2nd:  File past-due returns to start the clock running on those as soon as possible.

If you know you owe taxes for prior years and don’t have the money to pay them, your gut feeling may well be to avoid filing those tax returns in an attempt to “fly under the radar” as long as you can. But irrespective of any other rules, you cannot discharge a tax debt until two years after the pertinent tax return has been filed. Get good advice about how to deal with the IRS or other taxing authority during those two years so that you take appropriate steps to protect yourself and your assets. You deserve a rational basis for getting beyond your understandable fears about this.

3rd:  Try to stay in compliance with the new tax year(s) while you wait to file your bankruptcy case, by designating tax payments to the more recent tax years instead of older ones.

Because recent tax year tax liabilities cannot be discharged in a Chapter 7 case and must be paid in full as a priority debt in a Chapter 13 case, you want to try to stay current on your most recent tax debts. It’s also usually a necessary step in keeping the IRS and its ilk from taking aggressive action against you, thus allowing you to wait longer and discharge more taxes. With the IRS in particular you can and should explicitly designate which tax account any particular tax payments are to be applied to achieve this purpose.

4th:  Avoid tax fraud and evasion, and whenever possible, withholding taxes.

Simply put, you can’t ever discharge any taxes related to fraud, fraudulent tax returns, or tax evasion, so avoid these kinds of illegal behavior. If you have any doubt, talk to a knowledgeable tax accountant or attorney. Unpaid tax withholdings also cannot be discharged, so either try to avoid them from accruing, focus your resources on paying them off, or just recognize that they will either have to be paid after your Chapter 7 case or as a priority debt during your Chapter 13 case.

5th:  Be aware of tax liens.

Tax lien claims have to be paid in full in Chapter 13, with interest, and can survive a Chapter 7 discharge. So try to avoid having the taxing authority record a tax lien against you—admittedly sometimes easier said than done. Or if that is not possible, at least refrain from building up equity in possessions or real estate. That equity, although often exempt from the clutches of the bankruptcy trustee and most creditors, is still subject to a tax lien. So any built up equity just increases what you will have to pay to the taxing authority on debt you might otherwise been able to discharge completely.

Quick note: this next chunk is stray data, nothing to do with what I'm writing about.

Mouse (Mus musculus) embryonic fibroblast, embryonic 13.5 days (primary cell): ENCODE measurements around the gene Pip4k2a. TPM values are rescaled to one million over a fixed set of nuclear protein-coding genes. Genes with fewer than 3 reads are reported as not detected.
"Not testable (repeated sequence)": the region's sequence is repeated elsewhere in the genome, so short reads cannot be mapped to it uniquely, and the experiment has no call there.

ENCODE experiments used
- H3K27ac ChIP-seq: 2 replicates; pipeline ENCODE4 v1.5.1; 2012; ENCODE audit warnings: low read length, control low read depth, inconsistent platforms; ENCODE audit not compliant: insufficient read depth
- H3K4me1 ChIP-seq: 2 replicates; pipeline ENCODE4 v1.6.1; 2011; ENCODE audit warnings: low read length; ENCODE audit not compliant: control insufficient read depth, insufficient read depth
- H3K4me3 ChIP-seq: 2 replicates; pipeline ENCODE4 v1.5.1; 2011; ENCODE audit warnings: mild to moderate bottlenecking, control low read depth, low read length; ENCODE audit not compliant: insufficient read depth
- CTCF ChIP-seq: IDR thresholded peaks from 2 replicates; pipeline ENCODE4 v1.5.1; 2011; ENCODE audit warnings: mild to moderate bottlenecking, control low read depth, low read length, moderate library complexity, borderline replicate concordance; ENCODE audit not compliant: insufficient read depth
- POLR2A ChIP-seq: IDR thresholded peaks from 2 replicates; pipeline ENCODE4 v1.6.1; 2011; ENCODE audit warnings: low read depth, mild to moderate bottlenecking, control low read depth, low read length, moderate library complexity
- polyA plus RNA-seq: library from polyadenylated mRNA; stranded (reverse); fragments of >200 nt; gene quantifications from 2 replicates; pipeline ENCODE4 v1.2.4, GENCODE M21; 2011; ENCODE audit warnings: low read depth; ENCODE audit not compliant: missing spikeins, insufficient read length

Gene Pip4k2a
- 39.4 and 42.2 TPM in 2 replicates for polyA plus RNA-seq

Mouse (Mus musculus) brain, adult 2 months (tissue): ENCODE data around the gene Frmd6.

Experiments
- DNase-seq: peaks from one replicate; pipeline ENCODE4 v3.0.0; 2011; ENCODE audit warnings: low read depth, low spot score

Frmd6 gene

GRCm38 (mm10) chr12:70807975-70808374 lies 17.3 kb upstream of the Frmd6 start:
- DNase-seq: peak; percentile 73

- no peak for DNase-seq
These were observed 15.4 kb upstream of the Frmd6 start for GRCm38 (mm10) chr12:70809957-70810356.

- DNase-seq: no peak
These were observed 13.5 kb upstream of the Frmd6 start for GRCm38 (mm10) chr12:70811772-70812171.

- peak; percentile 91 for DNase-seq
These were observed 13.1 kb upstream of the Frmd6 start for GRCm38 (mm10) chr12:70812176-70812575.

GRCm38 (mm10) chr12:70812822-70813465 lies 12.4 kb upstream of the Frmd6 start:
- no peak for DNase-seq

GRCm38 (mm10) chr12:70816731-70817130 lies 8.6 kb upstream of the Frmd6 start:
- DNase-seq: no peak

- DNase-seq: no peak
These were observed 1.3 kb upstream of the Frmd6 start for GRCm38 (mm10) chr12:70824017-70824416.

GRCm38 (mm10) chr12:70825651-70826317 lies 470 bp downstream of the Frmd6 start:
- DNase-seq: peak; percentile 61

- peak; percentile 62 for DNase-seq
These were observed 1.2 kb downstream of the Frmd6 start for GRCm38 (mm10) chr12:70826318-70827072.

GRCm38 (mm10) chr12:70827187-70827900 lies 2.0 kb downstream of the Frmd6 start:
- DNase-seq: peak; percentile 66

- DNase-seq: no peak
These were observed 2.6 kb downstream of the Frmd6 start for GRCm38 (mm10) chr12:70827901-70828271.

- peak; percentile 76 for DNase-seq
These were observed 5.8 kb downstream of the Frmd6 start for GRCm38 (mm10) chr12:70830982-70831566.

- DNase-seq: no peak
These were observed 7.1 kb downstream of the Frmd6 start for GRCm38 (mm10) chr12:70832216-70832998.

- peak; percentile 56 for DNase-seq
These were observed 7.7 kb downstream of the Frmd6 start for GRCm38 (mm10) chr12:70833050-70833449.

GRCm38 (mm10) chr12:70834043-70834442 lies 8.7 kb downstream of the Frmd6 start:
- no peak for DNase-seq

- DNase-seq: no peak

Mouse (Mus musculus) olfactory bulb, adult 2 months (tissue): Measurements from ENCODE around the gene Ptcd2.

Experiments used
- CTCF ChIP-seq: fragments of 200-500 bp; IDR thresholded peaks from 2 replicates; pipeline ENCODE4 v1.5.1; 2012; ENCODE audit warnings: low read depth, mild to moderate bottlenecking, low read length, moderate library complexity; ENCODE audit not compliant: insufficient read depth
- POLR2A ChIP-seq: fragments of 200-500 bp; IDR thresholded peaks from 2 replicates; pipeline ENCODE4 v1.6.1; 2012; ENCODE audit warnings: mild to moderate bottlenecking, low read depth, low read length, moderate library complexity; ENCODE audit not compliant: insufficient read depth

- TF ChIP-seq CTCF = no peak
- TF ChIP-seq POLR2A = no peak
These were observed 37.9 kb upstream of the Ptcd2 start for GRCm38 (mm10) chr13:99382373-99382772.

Dealing with taxes from a failed business through a bankruptcy—that sounds complicated. But I’m going to keep it simple here. What are your basic options if you owe taxes after closing down a small business?

You have two choices (once it’s clear that you need to file a bankruptcy because of the amount of your debts):

1. File a Chapter 7 case to discharge (legally write-off) all the debt that you can, perhaps including some of the taxes, and then deal directly with the taxing authorities about the remaining taxes.

2. File a Chapter 13 case to discharge all the debt that you can, perhaps including some of the taxes, and then pay the remaining taxes through that same Chapter 13 case.

In real life, especially after a messy situation like the shutting down of a business, many factors usually come into play in deciding whether a Chapter 7 or 13 is better for you. But focusing here only on the taxes, it comes down to this core question: Would the amount of tax that you would still owe after completing a Chapter 7 case be small enough so that you would reliably be able to make reasonable arrangements with the Internal Revenue Service (or other applicable taxing authority) to satisfy that obligation within the following two years or so?

Chapter 13 protects you from the collection powers of the taxing authorities during the usual three to five years while you are fulfilling your obligations under the case.  You should be in a Chapter 7 case only if you don’t need that protection. That means your attorney needs to be able to tell you 1) what tax debts will not be discharged in a Chapter 7 case, and 2) what payment or other arrangements will you likely be able to make to take care of those remaining taxes.  

How reliably anyone can predict how a particular taxing authority will respond about a surviving tax debt depends on the circumstances. For example, the IRS has some rather straightforward policies about how long a taxpayer has to pay off income tax obligations below a certain amount. In contrast, predicting whether or not the IRS will accept a certain “offer-in-compromise” can be much more difficult to predict.  If you cannot get rather strong assurances that you will be able to reasonably handle what the taxing authorities will require, you may well be better off within the protections of Chapter 13.

Not only does Chapter 13 give you protection from the tax authorities, you would likely be permitted to pay less to them per month towards the not-discharged taxes. That’s because your living expense budget in a Chapter 13 case will likely be more reasonable than when you’re dealing directly with the IRS after a Chapter 7 case. Furthermore, unlike the after-Chapter 7 situation, penalties would not continue to accrue, and in most cases neither would interest. As a result, in a Chapter 13 case most likely you would pay less money to finish off the tax debt.

Again, the bottom line: once you know how much tax debt will survive a Chapter 7 case, do you have a reasonable and reliable means of paying it off or settling it within about two years? If so, do the Chapter 7 case. Otherwise, take advantage of the greater protection and likely more reasonable budgeting in Chapter 13.